At its foundation, isolationism promotes misplaced faith. This, in essence, is idolatry.

Benefits of Isolationism

Is all isolationism bad? Those who live an agrarian lifestyle generally learn wonderful skills that benefit both their own families, and the world--such as the extensive growth and maintenance of farmland, gardening, and animal husbandry. Many know how to preserve food, through canning or drying, and storing. Because a key conviction is to be independent of the world, many have a vast knowledge of survivalism which can be vital.

There is a lovely element of purity of mind within some children who grow within isolation; they exhibit freshness, a wonder that is beautiful to see, and the faith that Jesus commends so strongly. Many Christian families place emphasis on Scripture, which instills a strong biblical foundation in the lives of their offspring.

Debt-free living is common within such families. This is a tremendous blessing, enabling them to use resources with more freedom than those who struggle with financial matters.

But is isolationism scriptural?

Biblical living is a delicate issue among Christians. Ten individuals can interpret a single passage ten different ways. It is essential to seek the wisdom of God while following what He has laid on our hearts, and I believe that almost every family who sets out upon a separatist path does so with a desire to obey and glorify God.

It is possible to live a balanced life sheltered from the evils of our post-Christian society, but the conventional application of most isolationist families promotes an extremist, fear-based form of sheltering. Jesus prayed in John 17, "I do not pray that You should take them out of the world, but that You should keep them from the evil one." When increasing numbers of families who strive to love and serve God continue to extrapolate themselves from the darkness which overwhelms the land, where will the light so shine?
Matthew 5:14“You are the light of the world. A city that is set on a hill cannot be hidden. 15 Nor do they light a lamp and put it under a basket, but on a lampstand, and it gives light to all who are in the house. 16 Let your light so shine before men, that they may see your good works and glorify your Father in heaven."

Light shining within light has little effect. A beacon in the night draws the attention of all who have eyes to see.

Just as Jesus withdrew from the multitudes to find rest, solace, and communion with His Father, there are times when we need to find sanctuary and stillness, becoming recharged for the war which rages all around us. This is a critical aspect of our Christian walk. But to intentionally keep ourselves unavailable to the ones our Lord came to seek and save is like burying our talents in the sand:

Matthew 25:25 And I was afraid, and went and hid your talent in the ground. Look, there you have what is yours.’ 26 “But his lord answered and said to him, ‘You wicked and lazy servant, you knew that I reap where I have not sown, and gather where I have not scattered seed. 27 So you ought to have deposited my money with the bankers, and at my coming I would have received back my own with interest. 28 So take the talent from him, and give it to him who has ten talents.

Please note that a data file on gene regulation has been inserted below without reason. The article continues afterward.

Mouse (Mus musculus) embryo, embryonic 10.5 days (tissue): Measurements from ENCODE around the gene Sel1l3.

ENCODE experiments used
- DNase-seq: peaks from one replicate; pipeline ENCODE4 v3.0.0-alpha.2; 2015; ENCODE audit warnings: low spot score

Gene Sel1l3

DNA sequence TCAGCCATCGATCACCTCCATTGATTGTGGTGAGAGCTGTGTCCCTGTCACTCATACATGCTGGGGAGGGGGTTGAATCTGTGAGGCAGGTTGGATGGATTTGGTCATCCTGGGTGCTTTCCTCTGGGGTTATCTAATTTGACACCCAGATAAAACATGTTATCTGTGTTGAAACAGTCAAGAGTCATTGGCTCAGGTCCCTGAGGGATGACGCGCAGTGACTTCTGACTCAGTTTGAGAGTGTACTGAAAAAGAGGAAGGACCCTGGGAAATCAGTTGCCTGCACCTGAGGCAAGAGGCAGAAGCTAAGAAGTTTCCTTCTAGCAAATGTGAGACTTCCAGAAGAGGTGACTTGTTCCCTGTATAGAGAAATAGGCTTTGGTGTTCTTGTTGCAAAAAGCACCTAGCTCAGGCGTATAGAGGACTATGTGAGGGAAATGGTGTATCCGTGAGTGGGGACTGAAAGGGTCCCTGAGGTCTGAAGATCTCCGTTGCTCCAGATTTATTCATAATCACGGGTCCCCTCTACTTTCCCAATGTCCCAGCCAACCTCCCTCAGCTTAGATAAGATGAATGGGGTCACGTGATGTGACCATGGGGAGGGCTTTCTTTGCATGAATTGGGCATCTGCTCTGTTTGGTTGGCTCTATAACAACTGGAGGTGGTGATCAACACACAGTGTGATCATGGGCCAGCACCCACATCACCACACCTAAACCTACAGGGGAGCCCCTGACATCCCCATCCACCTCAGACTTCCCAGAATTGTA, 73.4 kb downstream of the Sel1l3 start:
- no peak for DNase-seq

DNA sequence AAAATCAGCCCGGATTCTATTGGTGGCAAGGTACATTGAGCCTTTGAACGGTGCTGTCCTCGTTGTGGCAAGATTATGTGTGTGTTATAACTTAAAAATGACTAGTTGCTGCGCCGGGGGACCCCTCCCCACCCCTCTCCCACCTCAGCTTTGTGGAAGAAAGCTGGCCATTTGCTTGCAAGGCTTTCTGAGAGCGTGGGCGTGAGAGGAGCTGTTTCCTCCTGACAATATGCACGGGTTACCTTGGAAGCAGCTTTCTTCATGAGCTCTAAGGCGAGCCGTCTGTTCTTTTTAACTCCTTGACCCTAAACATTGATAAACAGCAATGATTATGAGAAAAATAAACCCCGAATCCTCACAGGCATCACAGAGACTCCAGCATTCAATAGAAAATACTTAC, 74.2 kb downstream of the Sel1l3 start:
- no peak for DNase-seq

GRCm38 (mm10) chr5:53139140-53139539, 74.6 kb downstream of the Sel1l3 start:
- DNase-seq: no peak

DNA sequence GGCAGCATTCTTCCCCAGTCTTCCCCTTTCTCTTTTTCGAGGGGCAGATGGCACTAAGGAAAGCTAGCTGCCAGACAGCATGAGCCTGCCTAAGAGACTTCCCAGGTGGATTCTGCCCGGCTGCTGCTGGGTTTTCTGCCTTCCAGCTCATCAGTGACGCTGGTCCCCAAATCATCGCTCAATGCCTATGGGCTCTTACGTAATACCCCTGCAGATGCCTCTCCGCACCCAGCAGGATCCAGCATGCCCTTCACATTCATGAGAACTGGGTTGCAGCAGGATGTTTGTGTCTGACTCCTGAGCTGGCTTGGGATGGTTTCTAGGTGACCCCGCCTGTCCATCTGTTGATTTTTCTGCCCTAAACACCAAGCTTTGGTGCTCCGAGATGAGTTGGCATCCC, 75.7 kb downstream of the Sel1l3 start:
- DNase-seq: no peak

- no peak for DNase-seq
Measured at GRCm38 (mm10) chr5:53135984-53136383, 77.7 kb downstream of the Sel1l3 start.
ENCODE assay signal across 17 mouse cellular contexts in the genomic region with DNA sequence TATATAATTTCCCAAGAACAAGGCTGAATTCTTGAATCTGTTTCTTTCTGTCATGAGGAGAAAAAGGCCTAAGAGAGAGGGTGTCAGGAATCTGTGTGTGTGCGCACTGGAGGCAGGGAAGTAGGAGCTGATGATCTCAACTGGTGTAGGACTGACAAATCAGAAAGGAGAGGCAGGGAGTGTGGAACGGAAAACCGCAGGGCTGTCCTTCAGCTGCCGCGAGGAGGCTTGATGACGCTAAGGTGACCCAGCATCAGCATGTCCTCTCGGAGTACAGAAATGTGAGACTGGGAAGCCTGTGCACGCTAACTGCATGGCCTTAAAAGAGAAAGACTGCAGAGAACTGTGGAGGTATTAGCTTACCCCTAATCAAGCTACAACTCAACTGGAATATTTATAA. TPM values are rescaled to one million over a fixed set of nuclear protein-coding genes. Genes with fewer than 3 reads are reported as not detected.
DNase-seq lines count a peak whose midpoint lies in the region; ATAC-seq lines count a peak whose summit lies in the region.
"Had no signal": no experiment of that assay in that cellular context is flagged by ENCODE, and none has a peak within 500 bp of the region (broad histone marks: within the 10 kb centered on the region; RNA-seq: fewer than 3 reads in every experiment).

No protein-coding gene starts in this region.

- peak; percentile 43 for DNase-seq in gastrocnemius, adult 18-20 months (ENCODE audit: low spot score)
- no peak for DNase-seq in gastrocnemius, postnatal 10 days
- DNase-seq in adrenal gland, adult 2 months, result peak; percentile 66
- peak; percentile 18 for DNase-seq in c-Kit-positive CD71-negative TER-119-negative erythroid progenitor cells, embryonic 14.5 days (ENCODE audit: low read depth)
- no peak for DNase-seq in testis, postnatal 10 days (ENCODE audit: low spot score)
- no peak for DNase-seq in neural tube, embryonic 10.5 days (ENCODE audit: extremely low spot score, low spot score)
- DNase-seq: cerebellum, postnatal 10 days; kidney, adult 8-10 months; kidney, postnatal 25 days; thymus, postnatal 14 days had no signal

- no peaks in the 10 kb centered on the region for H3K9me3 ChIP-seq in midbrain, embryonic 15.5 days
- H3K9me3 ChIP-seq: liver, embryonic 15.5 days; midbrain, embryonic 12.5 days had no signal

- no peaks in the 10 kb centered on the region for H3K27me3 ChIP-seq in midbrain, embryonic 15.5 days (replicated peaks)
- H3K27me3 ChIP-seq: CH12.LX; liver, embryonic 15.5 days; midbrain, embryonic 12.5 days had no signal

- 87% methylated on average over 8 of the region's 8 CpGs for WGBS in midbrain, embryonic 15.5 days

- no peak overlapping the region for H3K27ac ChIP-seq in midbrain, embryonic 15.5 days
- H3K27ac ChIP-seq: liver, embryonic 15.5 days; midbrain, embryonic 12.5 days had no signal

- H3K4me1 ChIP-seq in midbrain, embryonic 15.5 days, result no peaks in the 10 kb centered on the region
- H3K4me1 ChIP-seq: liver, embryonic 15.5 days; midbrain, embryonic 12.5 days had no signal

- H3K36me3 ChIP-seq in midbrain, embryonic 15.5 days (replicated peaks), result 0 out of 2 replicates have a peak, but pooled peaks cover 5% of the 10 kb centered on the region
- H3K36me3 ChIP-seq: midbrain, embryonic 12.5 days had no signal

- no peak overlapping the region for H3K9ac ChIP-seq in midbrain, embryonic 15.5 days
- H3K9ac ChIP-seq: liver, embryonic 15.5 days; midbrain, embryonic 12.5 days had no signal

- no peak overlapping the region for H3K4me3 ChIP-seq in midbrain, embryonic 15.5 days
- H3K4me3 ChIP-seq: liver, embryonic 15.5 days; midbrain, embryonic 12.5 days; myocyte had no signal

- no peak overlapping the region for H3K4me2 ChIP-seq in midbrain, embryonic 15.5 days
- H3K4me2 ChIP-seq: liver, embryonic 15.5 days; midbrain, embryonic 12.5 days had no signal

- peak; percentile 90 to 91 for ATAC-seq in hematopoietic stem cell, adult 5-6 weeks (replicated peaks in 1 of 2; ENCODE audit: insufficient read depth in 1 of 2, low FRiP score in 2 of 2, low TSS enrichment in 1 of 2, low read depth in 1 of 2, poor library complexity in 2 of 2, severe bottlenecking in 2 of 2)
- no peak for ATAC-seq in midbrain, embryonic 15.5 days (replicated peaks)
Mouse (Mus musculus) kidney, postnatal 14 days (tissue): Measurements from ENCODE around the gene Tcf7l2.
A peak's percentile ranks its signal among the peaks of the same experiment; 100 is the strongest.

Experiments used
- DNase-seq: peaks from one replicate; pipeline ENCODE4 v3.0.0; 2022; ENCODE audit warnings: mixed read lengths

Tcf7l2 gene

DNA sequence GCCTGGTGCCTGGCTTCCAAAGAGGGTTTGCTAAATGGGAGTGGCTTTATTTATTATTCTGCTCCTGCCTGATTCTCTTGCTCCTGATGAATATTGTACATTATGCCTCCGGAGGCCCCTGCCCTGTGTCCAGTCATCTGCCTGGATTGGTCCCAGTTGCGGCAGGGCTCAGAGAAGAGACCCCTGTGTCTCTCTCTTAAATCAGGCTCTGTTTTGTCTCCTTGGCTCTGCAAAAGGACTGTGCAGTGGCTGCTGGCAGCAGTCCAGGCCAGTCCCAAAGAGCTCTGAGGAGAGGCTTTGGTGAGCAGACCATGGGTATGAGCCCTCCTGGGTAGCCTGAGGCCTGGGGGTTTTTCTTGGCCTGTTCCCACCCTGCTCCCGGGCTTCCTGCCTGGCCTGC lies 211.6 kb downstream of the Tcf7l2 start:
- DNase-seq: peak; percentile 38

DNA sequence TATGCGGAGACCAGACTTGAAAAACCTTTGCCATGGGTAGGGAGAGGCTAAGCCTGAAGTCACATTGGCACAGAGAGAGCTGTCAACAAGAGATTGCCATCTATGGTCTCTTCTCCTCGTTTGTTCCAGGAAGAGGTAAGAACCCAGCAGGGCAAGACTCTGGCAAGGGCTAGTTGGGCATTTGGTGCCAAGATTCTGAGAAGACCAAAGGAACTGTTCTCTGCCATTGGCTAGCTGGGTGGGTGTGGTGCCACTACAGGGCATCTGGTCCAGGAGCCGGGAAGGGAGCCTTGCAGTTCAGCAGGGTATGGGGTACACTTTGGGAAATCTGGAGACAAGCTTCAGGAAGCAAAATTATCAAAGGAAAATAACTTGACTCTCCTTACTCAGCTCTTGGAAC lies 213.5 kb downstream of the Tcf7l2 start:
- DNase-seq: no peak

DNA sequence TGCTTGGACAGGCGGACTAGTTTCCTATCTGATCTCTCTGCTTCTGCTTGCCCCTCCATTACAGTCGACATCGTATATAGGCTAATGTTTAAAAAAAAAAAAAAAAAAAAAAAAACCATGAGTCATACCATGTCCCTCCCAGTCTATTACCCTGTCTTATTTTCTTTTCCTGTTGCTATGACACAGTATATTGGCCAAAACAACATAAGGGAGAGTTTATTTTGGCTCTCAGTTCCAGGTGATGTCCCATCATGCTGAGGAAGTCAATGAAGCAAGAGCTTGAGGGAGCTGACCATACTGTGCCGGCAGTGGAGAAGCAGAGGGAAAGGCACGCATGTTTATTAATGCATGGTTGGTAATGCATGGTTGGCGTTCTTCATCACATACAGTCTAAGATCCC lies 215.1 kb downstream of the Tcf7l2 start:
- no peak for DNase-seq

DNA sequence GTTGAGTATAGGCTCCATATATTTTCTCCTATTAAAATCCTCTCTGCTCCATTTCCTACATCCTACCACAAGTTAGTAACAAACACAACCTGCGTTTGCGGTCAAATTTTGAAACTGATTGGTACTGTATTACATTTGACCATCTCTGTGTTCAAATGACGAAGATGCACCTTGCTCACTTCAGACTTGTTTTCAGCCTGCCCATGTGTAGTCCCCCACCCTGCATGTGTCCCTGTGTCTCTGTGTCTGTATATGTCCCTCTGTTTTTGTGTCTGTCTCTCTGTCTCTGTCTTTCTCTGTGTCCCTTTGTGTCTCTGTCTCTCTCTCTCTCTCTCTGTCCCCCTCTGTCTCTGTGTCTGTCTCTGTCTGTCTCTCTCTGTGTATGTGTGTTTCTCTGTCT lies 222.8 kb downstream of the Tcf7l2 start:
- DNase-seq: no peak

29 ‘For to everyone who has, more will be given, and he will have abundance; but from him who does not have, even what he has will be taken away. 30 And cast the unprofitable servant into the outer darkness. There will be weeping and gnashing of teeth.’
"I was afraid," said the servant.

Anything based upon fear is set upon a shaky foundation, for fear is the opposite of faith, and without faith it is impossible to please God.

For those Raised in Isolation

If you have been insulated from the ravages of the world, it can seem like culture shock to finally emerge from isolation, can it not? I am working on an article addressing some of the issues that women face as they come out from isolationism and extreme conservativism.

for further reading:


The Good Shepherds
A Process Driven Life
Center for Agrarian Homesteading Education
Christian Agrarianism
Christian Exodus
Biblical Agrarianism


Christian Asceticism: Breaking Consumerism's Hold
Ecological Asceticism: A Cultural Revolution


Christian Separation
Biblical Separation
The Christian and Worldliness
Engaging the Culture: Mennonites Can do it, Too (pdf)

Child Sheltering

Sheltering Children: God's Mandate to Holiness, part 1
Sheltering Children: Parental Responsibility for Influences, part 2

Dominionism and Christian Reconstructionism

Christian Reconstructionism, Dominionism, and Theonomy
Dominionism and the Rise of Christian Imperialism
Christian Reconstructionism
The Reconstructionist Movement on the New Christian Right
The Rise of Dominionism

1 comment:

  1. I look back at the rearing of my older 2 children and see how following some of the things you talk about here harmed them. We were not extreme by any means, but I too often followed things that were extreme. Coming form a cult like atmosphere in Christianity, it took years to recognize and stay away from those things. The homeschooling world is very conducive to cult like behavior. I now can smell a cult a mile away and if there are lots of control rules and issues, I stay clear. I like to read your articles as it helps me to stay grounded and be a better parent and grandparent.